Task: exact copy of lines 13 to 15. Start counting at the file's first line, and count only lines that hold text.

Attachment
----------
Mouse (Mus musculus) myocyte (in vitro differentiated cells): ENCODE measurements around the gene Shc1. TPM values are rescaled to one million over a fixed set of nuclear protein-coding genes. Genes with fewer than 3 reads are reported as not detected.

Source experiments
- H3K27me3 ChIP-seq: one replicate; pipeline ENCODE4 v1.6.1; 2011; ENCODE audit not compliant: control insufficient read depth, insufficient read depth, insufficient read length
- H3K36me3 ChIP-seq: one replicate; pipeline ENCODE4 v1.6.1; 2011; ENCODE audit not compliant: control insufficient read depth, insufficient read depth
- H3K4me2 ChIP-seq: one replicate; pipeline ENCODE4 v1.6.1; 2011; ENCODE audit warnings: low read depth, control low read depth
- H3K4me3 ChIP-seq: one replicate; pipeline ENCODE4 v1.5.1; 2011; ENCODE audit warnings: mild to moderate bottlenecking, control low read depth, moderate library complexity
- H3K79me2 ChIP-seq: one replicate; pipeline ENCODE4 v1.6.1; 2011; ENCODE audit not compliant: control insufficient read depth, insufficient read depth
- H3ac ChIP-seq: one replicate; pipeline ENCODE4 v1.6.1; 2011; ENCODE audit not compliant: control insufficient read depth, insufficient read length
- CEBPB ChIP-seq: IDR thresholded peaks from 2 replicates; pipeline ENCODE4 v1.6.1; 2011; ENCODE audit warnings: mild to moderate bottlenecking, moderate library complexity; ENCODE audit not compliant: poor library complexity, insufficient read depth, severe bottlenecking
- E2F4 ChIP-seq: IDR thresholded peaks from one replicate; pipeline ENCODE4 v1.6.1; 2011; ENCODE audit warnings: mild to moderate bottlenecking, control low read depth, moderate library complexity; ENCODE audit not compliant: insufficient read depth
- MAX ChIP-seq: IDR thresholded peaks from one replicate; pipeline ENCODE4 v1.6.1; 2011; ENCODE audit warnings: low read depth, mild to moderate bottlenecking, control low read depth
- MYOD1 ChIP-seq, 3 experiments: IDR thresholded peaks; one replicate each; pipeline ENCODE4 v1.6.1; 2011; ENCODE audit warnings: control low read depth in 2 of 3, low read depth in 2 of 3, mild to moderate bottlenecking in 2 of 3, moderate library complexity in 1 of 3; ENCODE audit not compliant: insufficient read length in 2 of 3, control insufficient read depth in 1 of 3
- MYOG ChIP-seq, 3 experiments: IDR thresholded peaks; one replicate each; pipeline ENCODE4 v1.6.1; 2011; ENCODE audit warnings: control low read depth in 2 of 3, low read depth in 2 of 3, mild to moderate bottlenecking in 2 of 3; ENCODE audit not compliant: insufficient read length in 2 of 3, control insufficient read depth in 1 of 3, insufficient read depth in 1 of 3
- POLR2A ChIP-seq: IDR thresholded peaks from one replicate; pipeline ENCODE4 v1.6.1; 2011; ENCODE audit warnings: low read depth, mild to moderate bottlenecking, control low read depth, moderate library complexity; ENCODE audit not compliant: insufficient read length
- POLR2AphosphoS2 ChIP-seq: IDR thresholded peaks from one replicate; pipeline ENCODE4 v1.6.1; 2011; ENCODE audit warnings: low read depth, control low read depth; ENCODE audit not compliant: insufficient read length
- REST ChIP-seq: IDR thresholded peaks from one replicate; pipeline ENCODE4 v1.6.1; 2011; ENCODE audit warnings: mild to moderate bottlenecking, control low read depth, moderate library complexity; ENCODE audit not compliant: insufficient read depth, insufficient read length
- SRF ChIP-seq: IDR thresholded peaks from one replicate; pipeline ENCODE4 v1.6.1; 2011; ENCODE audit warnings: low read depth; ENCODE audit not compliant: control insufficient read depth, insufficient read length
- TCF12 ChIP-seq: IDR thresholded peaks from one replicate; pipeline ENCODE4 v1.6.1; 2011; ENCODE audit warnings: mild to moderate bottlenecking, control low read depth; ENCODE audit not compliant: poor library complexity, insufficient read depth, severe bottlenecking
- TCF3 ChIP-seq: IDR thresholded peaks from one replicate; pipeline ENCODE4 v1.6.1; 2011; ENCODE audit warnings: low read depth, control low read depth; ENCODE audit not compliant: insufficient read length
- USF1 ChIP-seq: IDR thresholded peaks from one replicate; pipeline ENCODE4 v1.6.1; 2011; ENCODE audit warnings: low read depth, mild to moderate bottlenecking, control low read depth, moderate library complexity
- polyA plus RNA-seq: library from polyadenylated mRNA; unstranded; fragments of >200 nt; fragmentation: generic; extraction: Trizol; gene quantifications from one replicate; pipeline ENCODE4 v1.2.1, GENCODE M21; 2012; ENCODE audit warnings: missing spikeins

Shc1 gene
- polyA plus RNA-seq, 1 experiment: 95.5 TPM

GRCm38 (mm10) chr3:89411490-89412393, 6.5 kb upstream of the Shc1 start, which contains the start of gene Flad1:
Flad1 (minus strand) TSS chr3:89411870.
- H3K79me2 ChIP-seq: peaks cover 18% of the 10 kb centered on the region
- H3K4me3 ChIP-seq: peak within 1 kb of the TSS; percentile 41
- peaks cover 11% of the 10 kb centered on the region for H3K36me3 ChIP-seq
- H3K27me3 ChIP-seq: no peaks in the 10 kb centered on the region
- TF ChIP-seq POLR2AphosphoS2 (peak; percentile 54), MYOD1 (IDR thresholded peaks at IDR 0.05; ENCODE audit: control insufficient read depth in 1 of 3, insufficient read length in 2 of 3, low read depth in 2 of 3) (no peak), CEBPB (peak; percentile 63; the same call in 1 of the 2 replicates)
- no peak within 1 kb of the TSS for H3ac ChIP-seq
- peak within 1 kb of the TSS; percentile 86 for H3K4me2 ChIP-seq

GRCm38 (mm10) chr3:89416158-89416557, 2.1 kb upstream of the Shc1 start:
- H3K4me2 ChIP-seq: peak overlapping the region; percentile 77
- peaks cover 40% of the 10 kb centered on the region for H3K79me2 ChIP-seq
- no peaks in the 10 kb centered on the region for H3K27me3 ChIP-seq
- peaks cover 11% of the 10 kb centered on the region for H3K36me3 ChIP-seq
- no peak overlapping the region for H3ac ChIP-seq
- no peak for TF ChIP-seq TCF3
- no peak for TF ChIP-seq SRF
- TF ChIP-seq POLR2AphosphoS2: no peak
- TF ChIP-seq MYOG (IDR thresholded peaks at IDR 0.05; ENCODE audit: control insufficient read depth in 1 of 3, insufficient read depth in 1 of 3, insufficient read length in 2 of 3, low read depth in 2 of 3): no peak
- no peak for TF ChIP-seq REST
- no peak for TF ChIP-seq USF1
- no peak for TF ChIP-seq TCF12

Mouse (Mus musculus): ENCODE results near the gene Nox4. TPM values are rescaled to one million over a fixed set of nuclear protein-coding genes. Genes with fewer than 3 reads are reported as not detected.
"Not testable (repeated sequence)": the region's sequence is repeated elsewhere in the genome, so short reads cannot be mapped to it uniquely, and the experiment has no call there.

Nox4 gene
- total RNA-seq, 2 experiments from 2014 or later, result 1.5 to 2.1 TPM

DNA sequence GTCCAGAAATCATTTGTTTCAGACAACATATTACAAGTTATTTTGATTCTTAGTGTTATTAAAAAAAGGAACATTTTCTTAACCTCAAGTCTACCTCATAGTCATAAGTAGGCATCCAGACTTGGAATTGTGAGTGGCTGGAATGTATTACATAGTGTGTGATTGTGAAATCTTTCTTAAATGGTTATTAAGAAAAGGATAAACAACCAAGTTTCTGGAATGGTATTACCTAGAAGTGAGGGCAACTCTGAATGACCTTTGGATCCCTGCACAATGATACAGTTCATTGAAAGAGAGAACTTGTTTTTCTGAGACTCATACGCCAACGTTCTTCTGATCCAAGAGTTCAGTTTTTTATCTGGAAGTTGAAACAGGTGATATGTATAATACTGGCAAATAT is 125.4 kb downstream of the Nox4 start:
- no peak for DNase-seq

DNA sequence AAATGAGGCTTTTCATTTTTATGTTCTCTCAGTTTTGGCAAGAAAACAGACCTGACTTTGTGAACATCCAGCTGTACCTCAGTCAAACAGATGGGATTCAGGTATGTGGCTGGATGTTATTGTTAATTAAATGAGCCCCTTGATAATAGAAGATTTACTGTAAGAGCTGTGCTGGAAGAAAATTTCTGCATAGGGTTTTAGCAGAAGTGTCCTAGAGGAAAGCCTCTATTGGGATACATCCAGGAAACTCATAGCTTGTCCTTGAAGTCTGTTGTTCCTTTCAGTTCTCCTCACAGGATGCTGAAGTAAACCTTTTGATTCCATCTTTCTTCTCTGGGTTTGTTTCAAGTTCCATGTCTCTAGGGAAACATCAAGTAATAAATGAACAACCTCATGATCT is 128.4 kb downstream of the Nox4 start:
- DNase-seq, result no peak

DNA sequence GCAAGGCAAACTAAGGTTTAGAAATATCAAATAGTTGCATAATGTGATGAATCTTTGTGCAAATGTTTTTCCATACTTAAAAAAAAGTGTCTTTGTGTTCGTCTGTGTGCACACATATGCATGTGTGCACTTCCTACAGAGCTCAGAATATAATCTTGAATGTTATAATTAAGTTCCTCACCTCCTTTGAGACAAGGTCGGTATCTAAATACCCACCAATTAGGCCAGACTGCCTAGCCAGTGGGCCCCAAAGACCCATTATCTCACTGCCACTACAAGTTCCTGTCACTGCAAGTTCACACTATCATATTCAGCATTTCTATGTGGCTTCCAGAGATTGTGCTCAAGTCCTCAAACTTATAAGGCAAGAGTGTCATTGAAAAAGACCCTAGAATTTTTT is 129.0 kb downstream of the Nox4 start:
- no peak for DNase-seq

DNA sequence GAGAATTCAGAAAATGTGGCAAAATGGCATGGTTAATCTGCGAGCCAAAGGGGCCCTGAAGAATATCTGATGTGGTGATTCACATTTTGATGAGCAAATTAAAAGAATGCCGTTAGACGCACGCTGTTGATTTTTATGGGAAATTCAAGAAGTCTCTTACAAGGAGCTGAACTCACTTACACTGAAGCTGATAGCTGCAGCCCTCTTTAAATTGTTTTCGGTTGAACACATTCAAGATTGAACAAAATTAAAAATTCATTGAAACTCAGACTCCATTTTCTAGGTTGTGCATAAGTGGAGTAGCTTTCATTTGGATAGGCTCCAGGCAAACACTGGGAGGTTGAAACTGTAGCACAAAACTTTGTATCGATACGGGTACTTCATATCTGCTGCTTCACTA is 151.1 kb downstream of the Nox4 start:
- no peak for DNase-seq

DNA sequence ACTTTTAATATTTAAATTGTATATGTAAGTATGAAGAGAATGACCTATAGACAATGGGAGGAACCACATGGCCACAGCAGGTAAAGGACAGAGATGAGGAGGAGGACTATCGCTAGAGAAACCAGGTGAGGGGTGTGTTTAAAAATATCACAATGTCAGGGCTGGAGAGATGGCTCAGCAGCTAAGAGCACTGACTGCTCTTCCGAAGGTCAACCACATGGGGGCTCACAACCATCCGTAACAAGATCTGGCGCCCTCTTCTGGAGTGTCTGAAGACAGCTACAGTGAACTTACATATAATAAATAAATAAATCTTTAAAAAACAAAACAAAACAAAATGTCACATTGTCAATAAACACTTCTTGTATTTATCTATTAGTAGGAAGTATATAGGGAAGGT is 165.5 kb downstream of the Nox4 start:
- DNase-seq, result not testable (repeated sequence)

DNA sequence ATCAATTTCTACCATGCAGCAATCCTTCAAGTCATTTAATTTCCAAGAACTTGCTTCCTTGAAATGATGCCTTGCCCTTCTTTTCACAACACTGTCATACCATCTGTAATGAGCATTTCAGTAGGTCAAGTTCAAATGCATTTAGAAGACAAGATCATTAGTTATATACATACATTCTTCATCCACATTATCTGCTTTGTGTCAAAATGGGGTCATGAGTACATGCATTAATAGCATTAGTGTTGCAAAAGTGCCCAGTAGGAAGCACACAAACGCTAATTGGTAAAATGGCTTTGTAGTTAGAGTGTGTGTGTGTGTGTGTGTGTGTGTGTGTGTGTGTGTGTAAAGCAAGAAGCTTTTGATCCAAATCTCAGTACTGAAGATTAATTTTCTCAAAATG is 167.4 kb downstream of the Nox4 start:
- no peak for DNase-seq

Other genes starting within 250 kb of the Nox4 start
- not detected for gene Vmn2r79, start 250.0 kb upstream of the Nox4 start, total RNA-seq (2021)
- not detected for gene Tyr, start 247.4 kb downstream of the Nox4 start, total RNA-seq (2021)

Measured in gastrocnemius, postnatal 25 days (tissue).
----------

- MYOG ChIP-seq, 3 experiments: IDR thresholded peaks; one replicate each; pipeline ENCODE4 v1.6.1; 2011; ENCODE audit warnings: control low read depth in 2 of 3, low read depth in 2 of 3, mild to moderate bottlenecking in 2 of 3; ENCODE audit not compliant: insufficient read length in 2 of 3, control insufficient read depth in 1 of 3, insufficient read depth in 1 of 3
- POLR2A ChIP-seq: IDR thresholded peaks from one replicate; pipeline ENCODE4 v1.6.1; 2011; ENCODE audit warnings: low read depth, mild to moderate bottlenecking, control low read depth, moderate library complexity; ENCODE audit not compliant: insufficient read length
- POLR2AphosphoS2 ChIP-seq: IDR thresholded peaks from one replicate; pipeline ENCODE4 v1.6.1; 2011; ENCODE audit warnings: low read depth, control low read depth; ENCODE audit not compliant: insufficient read length